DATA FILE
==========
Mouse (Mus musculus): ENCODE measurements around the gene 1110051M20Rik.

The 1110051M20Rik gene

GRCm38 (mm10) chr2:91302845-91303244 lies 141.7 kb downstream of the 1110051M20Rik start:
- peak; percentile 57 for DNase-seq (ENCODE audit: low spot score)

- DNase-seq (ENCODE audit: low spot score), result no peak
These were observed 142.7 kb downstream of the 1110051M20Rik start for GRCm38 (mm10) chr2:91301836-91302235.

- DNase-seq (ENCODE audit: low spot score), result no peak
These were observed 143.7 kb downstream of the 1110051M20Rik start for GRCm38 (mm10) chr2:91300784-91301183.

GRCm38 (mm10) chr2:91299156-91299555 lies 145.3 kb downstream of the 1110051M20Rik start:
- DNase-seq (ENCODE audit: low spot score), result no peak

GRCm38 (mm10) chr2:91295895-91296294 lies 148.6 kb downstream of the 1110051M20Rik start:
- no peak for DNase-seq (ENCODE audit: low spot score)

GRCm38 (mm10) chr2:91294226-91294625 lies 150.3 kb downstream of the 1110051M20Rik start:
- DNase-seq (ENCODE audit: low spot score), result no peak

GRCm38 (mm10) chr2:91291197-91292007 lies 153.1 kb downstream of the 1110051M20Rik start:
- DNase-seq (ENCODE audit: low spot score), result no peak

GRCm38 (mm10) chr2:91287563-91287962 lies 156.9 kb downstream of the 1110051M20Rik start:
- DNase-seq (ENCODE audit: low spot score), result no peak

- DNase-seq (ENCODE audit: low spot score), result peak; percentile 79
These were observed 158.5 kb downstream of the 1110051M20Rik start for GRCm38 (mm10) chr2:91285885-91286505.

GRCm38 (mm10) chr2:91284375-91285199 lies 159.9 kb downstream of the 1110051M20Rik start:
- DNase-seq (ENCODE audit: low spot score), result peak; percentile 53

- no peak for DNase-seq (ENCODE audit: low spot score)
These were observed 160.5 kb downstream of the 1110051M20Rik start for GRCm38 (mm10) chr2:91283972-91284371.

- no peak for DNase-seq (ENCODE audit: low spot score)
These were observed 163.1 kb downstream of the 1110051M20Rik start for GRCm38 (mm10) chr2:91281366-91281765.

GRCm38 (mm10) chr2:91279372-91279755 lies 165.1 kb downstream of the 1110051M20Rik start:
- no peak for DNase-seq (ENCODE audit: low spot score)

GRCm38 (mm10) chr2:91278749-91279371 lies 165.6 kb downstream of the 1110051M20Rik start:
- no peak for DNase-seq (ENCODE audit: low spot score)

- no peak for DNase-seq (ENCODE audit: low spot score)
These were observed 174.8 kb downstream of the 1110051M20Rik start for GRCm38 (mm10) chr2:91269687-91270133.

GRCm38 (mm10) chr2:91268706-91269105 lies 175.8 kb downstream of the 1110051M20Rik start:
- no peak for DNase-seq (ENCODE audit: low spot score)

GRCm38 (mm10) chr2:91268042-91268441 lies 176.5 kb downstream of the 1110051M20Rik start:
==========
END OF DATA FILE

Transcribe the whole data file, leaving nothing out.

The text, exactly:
Mouse (Mus musculus): ENCODE measurements around the gene 1110051M20Rik.

The 1110051M20Rik gene

GRCm38 (mm10) chr2:91302845-91303244 lies 141.7 kb downstream of the 1110051M20Rik start:
- peak; percentile 57 for DNase-seq (ENCODE audit: low spot score)

- DNase-seq (ENCODE audit: low spot score), result no peak
These were observed 142.7 kb downstream of the 1110051M20Rik start for GRCm38 (mm10) chr2:91301836-91302235.

- DNase-seq (ENCODE audit: low spot score), result no peak
These were observed 143.7 kb downstream of the 1110051M20Rik start for GRCm38 (mm10) chr2:91300784-91301183.

GRCm38 (mm10) chr2:91299156-91299555 lies 145.3 kb downstream of the 1110051M20Rik start:
- DNase-seq (ENCODE audit: low spot score), result no peak

GRCm38 (mm10) chr2:91295895-91296294 lies 148.6 kb downstream of the 1110051M20Rik start:
- no peak for DNase-seq (ENCODE audit: low spot score)

GRCm38 (mm10) chr2:91294226-91294625 lies 150.3 kb downstream of the 1110051M20Rik start:
- DNase-seq (ENCODE audit: low spot score), result no peak

GRCm38 (mm10) chr2:91291197-91292007 lies 153.1 kb downstream of the 1110051M20Rik start:
- DNase-seq (ENCODE audit: low spot score), result no peak

GRCm38 (mm10) chr2:91287563-91287962 lies 156.9 kb downstream of the 1110051M20Rik start:
- DNase-seq (ENCODE audit: low spot score), result no peak

- DNase-seq (ENCODE audit: low spot score), result peak; percentile 79
These were observed 158.5 kb downstream of the 1110051M20Rik start for GRCm38 (mm10) chr2:91285885-91286505.

GRCm38 (mm10) chr2:91284375-91285199 lies 159.9 kb downstream of the 1110051M20Rik start:
- DNase-seq (ENCODE audit: low spot score), result peak; percentile 53

- no peak for DNase-seq (ENCODE audit: low spot score)
These were observed 160.5 kb downstream of the 1110051M20Rik start for GRCm38 (mm10) chr2:91283972-91284371.

- no peak for DNase-seq (ENCODE audit: low spot score)
These were observed 163.1 kb downstream of the 1110051M20Rik start for GRCm38 (mm10) chr2:91281366-91281765.

GRCm38 (mm10) chr2:91279372-91279755 lies 165.1 kb downstream of the 1110051M20Rik start:
- no peak for DNase-seq (ENCODE audit: low spot score)

GRCm38 (mm10) chr2:91278749-91279371 lies 165.6 kb downstream of the 1110051M20Rik start:
- no peak for DNase-seq (ENCODE audit: low spot score)

- no peak for DNase-seq (ENCODE audit: low spot score)
These were observed 174.8 kb downstream of the 1110051M20Rik start for GRCm38 (mm10) chr2:91269687-91270133.

GRCm38 (mm10) chr2:91268706-91269105 lies 175.8 kb downstream of the 1110051M20Rik start:
- no peak for DNase-seq (ENCODE audit: low spot score)

GRCm38 (mm10) chr2:91268042-91268441 lies 176.5 kb downstream of the 1110051M20Rik start: